Sprung Has Sprang

A guide for spring cleaning that has standards appropriately low enough for college students.

By Anne Ertle, John Carroll University


The clocks have been set forward, the groundhog is back in the unemployment line and allergies are plaguing anyone unfortunate enough to have a nose.

So it is official: spring has sprung. Now is the prime time for that age-old vernal tradition of making human sacrifices under the light of the full moon spring cleaning.

Apparently us college kids have a bit of trouble cleaning up after ourselves. Luckily, I have consulted with Mr. Clean himself and I’ve come away with a bit of a how-to guide for the average college student.

Mirrors

Mirrors are reflective surfaces that are good for seeing what you look like. They are also very adept at reminding you that you do not look as good as you thought that you did. Fun!

Personal feelings aside, mirrors are easy to clean and make a big difference in your living space.

To tackle this, grab some Windex or any other glass cleaner. Spray the solution onto the top of the mirror and let it trickle down. Then, wipe it off, top to bottom, using either a paper towel or a rag if you’re some cool hippie, in which case, you should know that I also recycle (my paper, plastic and jokes).

Alternately, newspapers seem to make for a streak free shine, so grab that local herald and get to work. Who said print was dead?!

An important tip is to never make eye contact with your own reflection as you’re cleaning. No one deserves to see their face that close up, especially with a furrowed brow that is evidence of your hard work.

When your mirror is clean, stare at yourself in it from a comfortable distance. Take some time to reflect on how much you’ve aged since freshman year, and ask where all those years went and I mean, what do you even really have to show for them? Once that’s done, put away your cleaning supplies and maybe head to the library to check out some existential philosophers.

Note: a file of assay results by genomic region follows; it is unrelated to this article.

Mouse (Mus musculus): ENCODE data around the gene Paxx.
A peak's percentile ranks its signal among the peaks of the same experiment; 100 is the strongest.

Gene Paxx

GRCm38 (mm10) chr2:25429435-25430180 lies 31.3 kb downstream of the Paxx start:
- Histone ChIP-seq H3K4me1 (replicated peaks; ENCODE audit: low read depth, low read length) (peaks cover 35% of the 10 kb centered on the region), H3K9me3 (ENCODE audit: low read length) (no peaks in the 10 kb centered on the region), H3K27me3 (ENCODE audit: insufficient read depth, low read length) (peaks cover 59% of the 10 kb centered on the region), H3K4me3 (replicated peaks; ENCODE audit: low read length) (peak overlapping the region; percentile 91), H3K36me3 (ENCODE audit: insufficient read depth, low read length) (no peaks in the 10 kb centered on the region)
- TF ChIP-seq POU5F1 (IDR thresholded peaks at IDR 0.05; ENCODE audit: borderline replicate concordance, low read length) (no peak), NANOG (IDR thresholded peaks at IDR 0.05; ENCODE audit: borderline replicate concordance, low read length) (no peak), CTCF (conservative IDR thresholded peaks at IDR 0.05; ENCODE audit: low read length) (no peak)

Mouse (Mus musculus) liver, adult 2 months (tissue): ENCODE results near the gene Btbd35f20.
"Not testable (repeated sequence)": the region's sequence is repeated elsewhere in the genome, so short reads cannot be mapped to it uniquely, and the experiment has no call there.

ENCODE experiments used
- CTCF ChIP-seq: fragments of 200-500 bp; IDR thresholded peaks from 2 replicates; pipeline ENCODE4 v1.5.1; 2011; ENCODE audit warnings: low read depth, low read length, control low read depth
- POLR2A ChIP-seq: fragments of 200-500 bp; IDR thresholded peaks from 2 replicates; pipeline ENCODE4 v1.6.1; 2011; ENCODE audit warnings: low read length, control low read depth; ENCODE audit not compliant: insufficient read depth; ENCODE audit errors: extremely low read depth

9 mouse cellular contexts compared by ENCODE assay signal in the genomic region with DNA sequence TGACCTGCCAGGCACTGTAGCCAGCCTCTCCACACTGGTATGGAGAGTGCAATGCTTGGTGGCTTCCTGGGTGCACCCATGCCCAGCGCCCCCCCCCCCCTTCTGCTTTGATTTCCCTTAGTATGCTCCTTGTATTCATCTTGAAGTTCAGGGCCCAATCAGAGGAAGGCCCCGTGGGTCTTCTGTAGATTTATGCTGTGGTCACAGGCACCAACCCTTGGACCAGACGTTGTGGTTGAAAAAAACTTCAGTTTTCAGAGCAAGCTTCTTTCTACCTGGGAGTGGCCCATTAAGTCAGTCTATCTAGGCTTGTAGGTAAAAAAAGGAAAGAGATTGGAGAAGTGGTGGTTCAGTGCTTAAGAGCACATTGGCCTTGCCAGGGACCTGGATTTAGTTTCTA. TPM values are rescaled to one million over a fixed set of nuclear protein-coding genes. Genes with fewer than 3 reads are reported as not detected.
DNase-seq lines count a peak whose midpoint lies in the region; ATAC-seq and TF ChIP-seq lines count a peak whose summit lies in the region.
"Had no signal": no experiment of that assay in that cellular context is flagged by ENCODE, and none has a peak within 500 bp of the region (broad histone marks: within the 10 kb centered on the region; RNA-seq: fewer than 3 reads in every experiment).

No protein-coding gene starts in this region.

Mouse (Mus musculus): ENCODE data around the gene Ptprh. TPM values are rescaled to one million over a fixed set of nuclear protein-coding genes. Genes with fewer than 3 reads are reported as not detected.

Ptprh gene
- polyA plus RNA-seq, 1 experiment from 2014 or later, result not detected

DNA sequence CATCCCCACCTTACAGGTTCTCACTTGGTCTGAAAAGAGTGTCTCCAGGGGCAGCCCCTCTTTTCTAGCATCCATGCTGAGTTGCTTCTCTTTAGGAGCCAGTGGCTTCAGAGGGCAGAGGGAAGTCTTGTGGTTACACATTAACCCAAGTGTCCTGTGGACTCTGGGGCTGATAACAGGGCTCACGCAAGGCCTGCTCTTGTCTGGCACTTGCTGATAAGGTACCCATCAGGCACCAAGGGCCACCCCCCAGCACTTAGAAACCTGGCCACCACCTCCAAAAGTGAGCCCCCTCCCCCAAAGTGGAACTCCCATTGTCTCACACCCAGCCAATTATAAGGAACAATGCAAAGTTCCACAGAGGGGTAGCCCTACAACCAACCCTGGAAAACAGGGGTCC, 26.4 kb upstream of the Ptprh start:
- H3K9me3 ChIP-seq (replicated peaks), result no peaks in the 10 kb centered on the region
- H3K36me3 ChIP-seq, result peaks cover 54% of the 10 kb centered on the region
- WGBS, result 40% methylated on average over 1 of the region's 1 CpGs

Air It Out

Take advantage of those crisp spring breezes and air out your room. Open up the windows, throw up the sash and revel in feeling like a happy-go-lucky protagonist from a romantic comedy.Spring Cleaning for College Students

 

Do this for as long as you can stand it, which is usually until you hear those people on the quad blasting country music that has references to pick-up trucks and teens who loiter in parking lots for fun.

Now that your room is aired out, try airing out your grievances.

All of those malicious thoughts you’ve had toward your roommate: now is the time to let it all out. Disclose how hurt you were when she refused to dress up as the girl duck from the Chuck E. Cheese band, because that would’ve been a really sick group Halloween costume.

Tell him how annoying it was when “Take Me To Church” was always on the radio and he pronounced Hozier like “Ho-zee-ay” when you’re kind of sure that it’s actually “Ho-zee-er.”

Sure, it might seem petty to mention these things that happened so long ago, but it’s important to have a clean conscience. And if they’re that offended by it—maybe it’s time for a clean break.